Feudal leasehold contracts trap buyers

Two leasehold triumphs today but there is still a long way to go.   Leasehold, a feudal form of tenure unique to England and Wales has been trapping home-buyers for decades with contracts that cost them dear.
Today Taylor Wimpey, the builder, has said that it will no longer build new  leasehold houses with ground rents that can double every ten years. These leases have trapped buyers, who have been unable to sell on their properties.
Last year 95% of all new properties sold in London were leasehold  and 670,000 of houses were leasehold in England and Wales, including 2,829 new detached houses.

Leasehold contracts are money spinners for builders

Leasehold properties  have been a long-term money making projects for builders as they get annual ground rents, which can increase as the years go by.  Recently many buyers have found that when they wanted to sell the properties mortgage lenders have refused to lend on houses that have ground rents that double.
The annual service charges paid by leaseholders can be expensive and are largely unregulated, other than a requirement that the charges should be reasonable.  One group of tenants, who received bills for an extra 30% – or £400 –  six months after the financial year end to cover costs incurred in the previous year.  There had been no major works  and while inflation was around 1% they could not understand the bills. The tenants got together and advised by Money Fight Club they compared bills over four years and sent a dossier to the management company detailing where the charges were wrong.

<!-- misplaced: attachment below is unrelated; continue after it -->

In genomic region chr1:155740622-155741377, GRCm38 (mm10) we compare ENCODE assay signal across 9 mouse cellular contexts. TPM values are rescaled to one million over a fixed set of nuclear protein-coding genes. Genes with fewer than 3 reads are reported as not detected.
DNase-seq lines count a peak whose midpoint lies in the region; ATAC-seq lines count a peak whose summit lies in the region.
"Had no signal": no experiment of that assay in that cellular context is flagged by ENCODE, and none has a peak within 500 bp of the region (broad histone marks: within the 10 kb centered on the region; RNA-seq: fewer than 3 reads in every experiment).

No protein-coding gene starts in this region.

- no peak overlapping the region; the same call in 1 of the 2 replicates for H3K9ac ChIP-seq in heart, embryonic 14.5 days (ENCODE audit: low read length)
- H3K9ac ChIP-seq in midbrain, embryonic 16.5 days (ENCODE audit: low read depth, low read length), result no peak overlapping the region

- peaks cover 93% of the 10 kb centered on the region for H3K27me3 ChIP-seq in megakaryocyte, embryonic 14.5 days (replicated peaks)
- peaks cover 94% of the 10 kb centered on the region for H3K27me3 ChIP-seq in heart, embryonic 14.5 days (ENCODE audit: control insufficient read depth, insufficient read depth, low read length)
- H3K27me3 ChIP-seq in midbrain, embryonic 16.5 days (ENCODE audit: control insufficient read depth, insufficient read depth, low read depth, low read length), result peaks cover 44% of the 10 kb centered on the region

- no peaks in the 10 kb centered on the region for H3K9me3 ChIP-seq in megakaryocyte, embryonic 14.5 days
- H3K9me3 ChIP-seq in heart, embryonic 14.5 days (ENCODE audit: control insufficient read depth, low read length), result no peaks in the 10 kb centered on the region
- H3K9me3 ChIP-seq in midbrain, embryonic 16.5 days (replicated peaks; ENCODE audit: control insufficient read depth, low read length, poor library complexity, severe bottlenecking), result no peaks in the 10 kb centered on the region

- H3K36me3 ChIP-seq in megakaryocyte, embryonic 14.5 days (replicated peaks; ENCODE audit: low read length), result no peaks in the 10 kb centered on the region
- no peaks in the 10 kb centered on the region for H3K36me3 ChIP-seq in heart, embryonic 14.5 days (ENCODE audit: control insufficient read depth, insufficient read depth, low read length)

Leaseholders must do the work and fight back

Today they have heard that the company has gone through the accounts for four years and has discovered even more mistakes.   The mistakes in favour of the residents will be ignored but those that benefited the company will result in refunds.  It has taken time but it is a good outcome.
And just to add to the triumphs the Law Commission is to investigate how leasehold contracts work.   Sebastian O’Kelly, director of the Leasehold Knowledge Partnership has made the pace with a campaign against bad practice.    More victories should be on the way.
And builders have been making money on this unregulated